While many Coquitlam residents are complaining about construction in their neighbourhoods, 22 property owners in a Burquitlam neighbourhood are calling for more homes to be built where they live.
On Monday (April 4), Silvano Padovan asked council-in-committee to change the land-use designation for the northeast sector of Whiting–Appian from townhouses to medium density for condo units.
"We firmly believe that this pocket wasn’t designated properly," he said at the meeting.
Padovan said he and his neighbours haven’t been able to convince city staff on a higher-density approach despite the surrounding area changing rapidly with high-rises and apartment blocks.
He claims, despite being close to SkyTrain, developers aren’t as eager to touch properties set for townhomes compared with parcels that are permitted for more growth.
Last year, Padovan and his neighbours petitioned the city; a follow-up letter was sent in February.
Made up primarily of single-family houses, the Whiting–Appian pocket is located north of the former Coquitlam College building and within the Burquitlam–Lougheed Neighbourhood Plan.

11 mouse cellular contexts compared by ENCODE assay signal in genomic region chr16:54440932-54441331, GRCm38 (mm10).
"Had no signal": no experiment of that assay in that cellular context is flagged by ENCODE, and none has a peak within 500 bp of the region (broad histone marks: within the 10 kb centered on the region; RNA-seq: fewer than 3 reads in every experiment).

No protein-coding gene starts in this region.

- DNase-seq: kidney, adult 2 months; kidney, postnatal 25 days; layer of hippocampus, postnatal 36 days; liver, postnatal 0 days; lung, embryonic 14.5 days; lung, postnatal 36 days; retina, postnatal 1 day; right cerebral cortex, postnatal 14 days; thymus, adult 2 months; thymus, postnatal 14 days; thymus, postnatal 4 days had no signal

But it’s also part of the Southwest Housing Review — OK’d by council in June 2020 — aimed at providing more affordable housing options in Coquitlam neighbourhoods that want higher growth.
The three pockets moving ahead are Whiting–Appian, Guilby–Grayson and Miller–Grant, while Charland–Joyce, Blue Mountain–Quadling and Austin–Poirier are currently on hold.
More than half of the homes in southwestern Coquitlam were built before 1980, staff say.
At the Feb. 7 meeting, Don Luymes, Coquitlam’s general manager of planning and development, told council that city staff are assessing the "development capacity" within existing pockets to ensure a balance, but "not to have so much oversupply of land for high-density development that development activity results in destabilization of currently stable neighbourhoods," he said, "or a scattered or inefficient pattern of development."
"Staff is proposing to somewhat slow down and defer phases of planning for additional pockets beyond the three in southwest Coquitlam," Luymes said.
Meanwhile, Coun. Brent Asmundson told Padovan that council looks out for the best interests of the community and not the financial interests of land owners.
And while council will review Padovan’s request and petition, he said city staff have 236 active applications before them.
"We have a tremendous amount of development. We are meeting the needs of housing in our area," Asmundson said.